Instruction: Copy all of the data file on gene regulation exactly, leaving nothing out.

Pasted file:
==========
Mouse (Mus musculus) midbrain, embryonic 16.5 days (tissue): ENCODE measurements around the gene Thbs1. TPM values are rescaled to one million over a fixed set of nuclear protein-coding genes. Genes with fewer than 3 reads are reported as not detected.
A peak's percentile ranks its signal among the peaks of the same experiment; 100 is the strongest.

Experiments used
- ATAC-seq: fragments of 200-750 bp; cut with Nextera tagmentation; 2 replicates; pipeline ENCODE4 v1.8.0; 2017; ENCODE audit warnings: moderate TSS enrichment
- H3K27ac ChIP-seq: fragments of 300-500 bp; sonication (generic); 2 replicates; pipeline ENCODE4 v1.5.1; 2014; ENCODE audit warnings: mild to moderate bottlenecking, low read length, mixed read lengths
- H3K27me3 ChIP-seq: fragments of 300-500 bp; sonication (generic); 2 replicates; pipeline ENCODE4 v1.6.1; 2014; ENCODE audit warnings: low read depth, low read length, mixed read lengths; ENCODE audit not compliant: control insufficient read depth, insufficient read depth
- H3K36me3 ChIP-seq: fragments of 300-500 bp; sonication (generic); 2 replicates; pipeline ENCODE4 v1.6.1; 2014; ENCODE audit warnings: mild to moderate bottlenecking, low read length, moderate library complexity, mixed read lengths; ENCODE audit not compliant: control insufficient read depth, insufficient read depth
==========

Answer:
Mouse (Mus musculus) midbrain, embryonic 16.5 days (tissue): ENCODE measurements around the gene Thbs1. TPM values are rescaled to one million over a fixed set of nuclear protein-coding genes. Genes with fewer than 3 reads are reported as not detected.
A peak's percentile ranks its signal among the peaks of the same experiment; 100 is the strongest.

Experiments used
- ATAC-seq: fragments of 200-750 bp; cut with Nextera tagmentation; 2 replicates; pipeline ENCODE4 v1.8.0; 2017; ENCODE audit warnings: moderate TSS enrichment
- H3K27ac ChIP-seq: fragments of 300-500 bp; sonication (generic); 2 replicates; pipeline ENCODE4 v1.5.1; 2014; ENCODE audit warnings: mild to moderate bottlenecking, low read length, mixed read lengths
- H3K27me3 ChIP-seq: fragments of 300-500 bp; sonication (generic); 2 replicates; pipeline ENCODE4 v1.6.1; 2014; ENCODE audit warnings: low read depth, low read length, mixed read lengths; ENCODE audit not compliant: control insufficient read depth, insufficient read depth
- H3K36me3 ChIP-seq: fragments of 300-500 bp; sonication (generic); 2 replicates; pipeline ENCODE4 v1.6.1; 2014; ENCODE audit warnings: mild to moderate bottlenecking, low read length, moderate library complexity, mixed read lengths; ENCODE audit not compliant: control insufficient read depth, insufficient read depth